I was fascinated by the way landscape changed as we hiked up through thinning pines into the alpine zone of moraine and snow, furry marmots and the sounds of gurgling runoff water and sharp pika squeaks. Craggy peaks our inspiration; alpinglow and a can of beans at high camp, the Milky Way and a billion points of light in the frosty night. A pull of water from the canteen and a banana on cold pre-dawn starts. It was all an adventure and I was hooked from the get-go.
In one interview you described your experience of climbing the Eiger as ‘having never left you’, what was it about this climb that stood out over the many other first ascents you made during your mountaineering career?
Metanoia continues to give me new insights into the vibrating heart of reality. Every so often an “ah-ha” moment occurs, and like the petals of a flower of exquisite beauty, my heart and mind unfold a little wider.
Why did you name your route Metanoia?
I knew the word Metanoia from reading great literature. For thousands of years, shamans and spiritual seekers have starved themselves, endured long days of toil, and meditated for weeks in hopes of receiving some sort of vision or nirvana. After days of small rations on the Eiger, the space between my belly and my backbone contained nothing of substance to prop me up. Shivering in waves, I stared at a picture of my two-year- old daughter, Sonja. I felt remorse for the mess I’d made of my marriage and the sense of abandonment that she would face. My awareness detached itself from my body. I could focus on any place or time and instantly be there. My soul took me to the farthest reaches of the universe and back. The clarity of sight, hearing and consciousness was like nothing I’d ever known—beyond words. I experienced a fundamental change of thinking and an opening of my heart. I’d had my own “Metanoia” in that little hermit cave on the wall.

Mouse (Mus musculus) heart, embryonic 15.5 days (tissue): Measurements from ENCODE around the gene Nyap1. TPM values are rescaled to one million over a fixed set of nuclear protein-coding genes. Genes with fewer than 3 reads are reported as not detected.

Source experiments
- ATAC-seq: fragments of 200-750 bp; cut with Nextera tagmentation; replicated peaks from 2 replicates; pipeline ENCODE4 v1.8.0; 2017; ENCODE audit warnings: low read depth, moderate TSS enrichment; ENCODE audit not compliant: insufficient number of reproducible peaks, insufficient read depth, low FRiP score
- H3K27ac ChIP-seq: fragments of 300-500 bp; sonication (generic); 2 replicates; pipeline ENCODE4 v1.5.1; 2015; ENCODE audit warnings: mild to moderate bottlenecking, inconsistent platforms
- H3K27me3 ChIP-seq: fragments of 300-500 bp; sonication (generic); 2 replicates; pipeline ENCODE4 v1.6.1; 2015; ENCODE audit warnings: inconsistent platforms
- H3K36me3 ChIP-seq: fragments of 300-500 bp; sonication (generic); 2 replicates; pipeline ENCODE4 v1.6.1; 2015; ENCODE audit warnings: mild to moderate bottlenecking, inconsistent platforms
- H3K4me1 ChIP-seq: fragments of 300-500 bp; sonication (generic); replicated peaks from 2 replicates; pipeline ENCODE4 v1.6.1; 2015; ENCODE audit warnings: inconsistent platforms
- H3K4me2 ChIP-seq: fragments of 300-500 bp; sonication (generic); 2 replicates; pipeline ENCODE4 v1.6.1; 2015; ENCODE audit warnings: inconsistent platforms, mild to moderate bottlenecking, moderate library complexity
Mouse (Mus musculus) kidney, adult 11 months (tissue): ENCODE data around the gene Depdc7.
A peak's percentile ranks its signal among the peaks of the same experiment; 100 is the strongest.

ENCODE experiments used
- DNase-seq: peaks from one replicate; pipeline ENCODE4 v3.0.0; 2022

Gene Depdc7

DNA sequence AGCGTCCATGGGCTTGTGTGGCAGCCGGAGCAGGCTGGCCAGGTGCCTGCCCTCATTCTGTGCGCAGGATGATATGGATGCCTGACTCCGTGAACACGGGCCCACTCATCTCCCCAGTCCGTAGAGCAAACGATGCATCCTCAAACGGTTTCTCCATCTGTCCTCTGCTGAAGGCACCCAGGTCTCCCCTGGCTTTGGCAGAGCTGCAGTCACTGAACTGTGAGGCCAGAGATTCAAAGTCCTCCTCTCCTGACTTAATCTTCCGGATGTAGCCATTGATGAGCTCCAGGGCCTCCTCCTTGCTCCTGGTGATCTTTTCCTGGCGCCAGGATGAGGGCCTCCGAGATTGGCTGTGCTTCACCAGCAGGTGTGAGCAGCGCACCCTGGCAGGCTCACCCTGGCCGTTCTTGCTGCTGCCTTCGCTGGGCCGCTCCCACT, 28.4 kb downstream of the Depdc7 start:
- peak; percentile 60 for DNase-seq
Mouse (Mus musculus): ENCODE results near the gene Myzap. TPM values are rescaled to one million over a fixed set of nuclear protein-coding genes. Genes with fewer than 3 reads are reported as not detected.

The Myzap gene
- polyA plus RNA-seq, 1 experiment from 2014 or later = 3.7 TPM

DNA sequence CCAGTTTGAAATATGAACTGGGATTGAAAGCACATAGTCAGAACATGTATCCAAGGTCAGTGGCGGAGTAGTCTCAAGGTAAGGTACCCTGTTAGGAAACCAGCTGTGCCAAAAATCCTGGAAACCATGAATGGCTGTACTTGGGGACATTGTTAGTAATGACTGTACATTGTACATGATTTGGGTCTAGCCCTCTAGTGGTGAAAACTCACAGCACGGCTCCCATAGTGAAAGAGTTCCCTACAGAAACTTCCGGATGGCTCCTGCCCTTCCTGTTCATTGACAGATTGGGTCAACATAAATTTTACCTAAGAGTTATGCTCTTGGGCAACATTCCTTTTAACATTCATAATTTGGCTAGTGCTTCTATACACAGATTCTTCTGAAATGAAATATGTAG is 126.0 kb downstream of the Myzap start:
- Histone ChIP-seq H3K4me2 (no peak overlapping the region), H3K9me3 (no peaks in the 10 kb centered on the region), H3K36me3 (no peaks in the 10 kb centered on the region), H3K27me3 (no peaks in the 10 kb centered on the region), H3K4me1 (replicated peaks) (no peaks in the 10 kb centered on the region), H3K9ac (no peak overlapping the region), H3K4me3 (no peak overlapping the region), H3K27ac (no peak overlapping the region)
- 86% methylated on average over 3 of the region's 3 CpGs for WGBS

Why did you decide to climb Metanoia without bolts?
I read Heinrich Harrer’s book, The White Spider, when I was twelve. The epic of the first ascent never left my mind. In February 1991, I wanted to climb the North Face in a style that honored its pioneers. Anderl Heckmair and company didn’t have bolts in 1938—just simple pitons of a limited range. They risked not being able to start their crude stoves to melt water. If their cotton and wool clothing got soaked, they might freeze to death. Even to approach that level of commitment, I had to stack the deck against myself: go alone, in winter, without bolts, and try the hardest unclimbed route I could find on the highest part of the wall. In places where my line crossed the 1938 route or coincided with the Japanese Direct, I wouldn’t use in-situ gear. My intention was to make the purest climb I could manage in the hopes that Metanoia might serve as an example of what can be accomplished without them.
Adventure What are your earliest memories of adventures in the outdoors as a child?
We went camping from my earliest memories. We rode horses on our ranch, we had campfires and cooked outdoors. We went canoeing and hunting. I loved it all. I did give up hunting when I was 20. I didn’t like killing of those beautiful animals, though we did use every bit of meat and the skins too. My Dad was a very responsible and ethical hunter as well. He modeled great respect and curiosity for all of the creatures and the complex wonders of the earth and heavens. What does adventure mean to you? Not knowing the outcome and requiring the best of me to engage with the experience. Every day is an adventure now. On a deep level my life is so very interesting and worthwhile. Again, something I learned from climbing is that it doesn’t have to only be fun to be worthwhile and rewarding.
Photos courtesy of David Breashears Jeff Lowe www.jeffloweclimber.com
For more information visit www.lowealpine.com